Mom had sent me a video on Facebook of these decorated white pumpkins and I said that we could and should try it.  All you need is some foliage or flowers, a pumpkin, decoupage glue, and a paint brush.  It was a pretty easy project, but after getting started, we realized that some foliage was much more cooperative than others.  The leaves of the amaranth worked the best, and honestly, I liked the contrast of the maroon against the white the most.  They dried nicely, and though they didn’t turn out quite like we had hoped, they still turned out pretty well considering.  Some of the kids also decorated pumpkins with us.

After the pumpkins were finished, I finished packing the sauerkraut into the crock until the brine covered everything and put a plate and some mason jars filled with water into the crock to cover the cabbage.  I’ll be attempting another batch of sauerkraut pretty soon (the recipe I mentioned above), but this one will be done in mason jars.  I know you don’t need fancy tools to do the job, but because it would be much easier to pack the kraut into a jar with a pounder, and a glass weight is much more convenient than trying to hunt out the appropriate sized rock, I decided to order those tools to make the process easier.  They arrived in the mail yesterday, and I think I’ll work on that kraut in the next week or so, after the cabbage in the garden has grown a little bit larger.

Yesterday, I busied myself on non-harvest projects.  The boys and I emptied two of our burning barrels and moved them to a different location in the yard (they still might get moved again, but it’s going to be a lot easier for me to deal with garbage if it’s not so far from the house).  There is still one more to be emptied, but it can wait until after the weekend when the worst of this plague of mosquitoes and the heatwave die back.  I spent a good chunk of time dealing with garbage throughout the day.  Laundry has gotten behind once again, so I did the loads that needed it the most, and then I assigned days of the week to the kids so they can start to do their own laundry.  With a growing belly, it’s getting harder all of the time, and quite frankly, they are now big enough and I just don’t have the time.  They typically help me fold and put the laundry away, as well as bring it into the basement, but now they’ll be accountable for all of their laundry.  I finally got around to emptying out the tanks we used as brooder boxes.  It’s just deep bedding, but it needed to be emptied and they needed to be cleaned.  I’m glad to have finally completed that job!  The bedding is in the temporary chicken run where it can dry out, and also the chickens will be able to spread it around and look for more bugs in it.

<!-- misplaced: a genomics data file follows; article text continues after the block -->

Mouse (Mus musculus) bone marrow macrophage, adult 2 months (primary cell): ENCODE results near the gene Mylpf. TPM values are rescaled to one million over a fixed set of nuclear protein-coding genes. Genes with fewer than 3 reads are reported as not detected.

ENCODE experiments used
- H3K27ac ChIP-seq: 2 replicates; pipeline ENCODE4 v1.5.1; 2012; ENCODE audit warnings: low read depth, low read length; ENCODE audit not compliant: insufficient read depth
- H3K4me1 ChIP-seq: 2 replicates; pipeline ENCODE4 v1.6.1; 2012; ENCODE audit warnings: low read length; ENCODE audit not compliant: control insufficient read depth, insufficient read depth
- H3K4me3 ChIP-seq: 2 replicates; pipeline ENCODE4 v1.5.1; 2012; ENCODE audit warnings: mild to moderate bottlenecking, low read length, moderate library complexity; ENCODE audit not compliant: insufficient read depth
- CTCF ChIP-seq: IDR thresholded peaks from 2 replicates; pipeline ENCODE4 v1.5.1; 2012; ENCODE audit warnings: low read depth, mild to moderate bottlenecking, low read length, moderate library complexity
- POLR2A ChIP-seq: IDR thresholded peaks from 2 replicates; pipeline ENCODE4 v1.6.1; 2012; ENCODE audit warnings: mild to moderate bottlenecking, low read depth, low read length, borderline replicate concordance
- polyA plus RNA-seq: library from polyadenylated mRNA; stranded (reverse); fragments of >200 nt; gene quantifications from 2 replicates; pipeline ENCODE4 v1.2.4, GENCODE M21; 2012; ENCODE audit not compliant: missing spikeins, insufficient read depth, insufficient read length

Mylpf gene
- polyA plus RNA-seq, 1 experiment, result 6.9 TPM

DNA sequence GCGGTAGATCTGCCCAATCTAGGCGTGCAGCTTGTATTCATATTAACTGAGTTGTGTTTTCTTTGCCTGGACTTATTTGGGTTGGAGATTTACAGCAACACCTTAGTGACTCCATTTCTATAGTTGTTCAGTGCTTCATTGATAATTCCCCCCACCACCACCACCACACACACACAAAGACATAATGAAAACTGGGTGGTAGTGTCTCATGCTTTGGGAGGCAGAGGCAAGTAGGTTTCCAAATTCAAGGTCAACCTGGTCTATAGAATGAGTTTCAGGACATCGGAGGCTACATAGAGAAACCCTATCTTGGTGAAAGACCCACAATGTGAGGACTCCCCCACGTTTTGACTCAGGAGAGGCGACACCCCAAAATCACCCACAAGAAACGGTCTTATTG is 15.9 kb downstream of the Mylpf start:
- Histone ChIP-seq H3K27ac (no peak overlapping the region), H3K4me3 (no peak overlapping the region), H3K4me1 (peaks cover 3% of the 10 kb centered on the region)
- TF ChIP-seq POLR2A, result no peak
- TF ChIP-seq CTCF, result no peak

Most of the lawn has been cut, but the lawn mower battery died on me again when the grass got too dense.  We got really behind with the mowing when the rains were happening and the tire was being fixed.  I still have some to do, but I have to get the battery charged first.  Thankfully, the most important parts are done.  Tomorrow morning, I think I’ll have to work on weed whacking

I’ve been waiting to harvest potatoes, but I think that today I’m really going to need to get that project underway.  The plants are really starting to die back, and I want to harvest them before the stems completely die and I can’t find them anymore.  I’m planning to just cure most of them, but I might can some, and I’m going to borrow my sister-in-law’s food processor to make up a bunch of hash browns.  We use them a lot for our favorite breakfast recipe.

Speaking of my sister-in-law, we decided to split the cost of a honey extractor with her, and sometime soon, we’ll be working on extracting our honey for the season!  She harvested a lot more than us, but Scott still needs to go back and check to see if more of the honey is capped and ready to pull.  I’ve noticed the bees spending a lot of time on the sunflowers recently, so I’m hoping that they’re getting the food they need to do their work!

Whether it’s honey, pumpkins or potatoes, the harvest continues… What have you been harvesting from your gardens, fields, and orchards?  What are you most looking forward to baking or cooking with the food you harvest?

Love~Danielle

 

2 Comments

  • Susan

    Do you ever let the kids assist in food preparation? I would love to see a post demonstrating the tasks they can handle, and at what age. (Not the mandolin, of course!)

    • Spring Lake Homestead

      I do! Quite often, actually. Although they don’t help a ton with food preservation at the moment, mostly because I’m still learning a lot and it’s easier for me to learn by myself. I started working on a post about them working in the kitchen months ago! Maybe I should finally finish that up… There’s plenty they can do. One of the kids actually wanted to use the mandolin, but I was so nervous about it that I said no… and then and went and sliced my finger off. At least it demonstrated why I was so funny about them using it!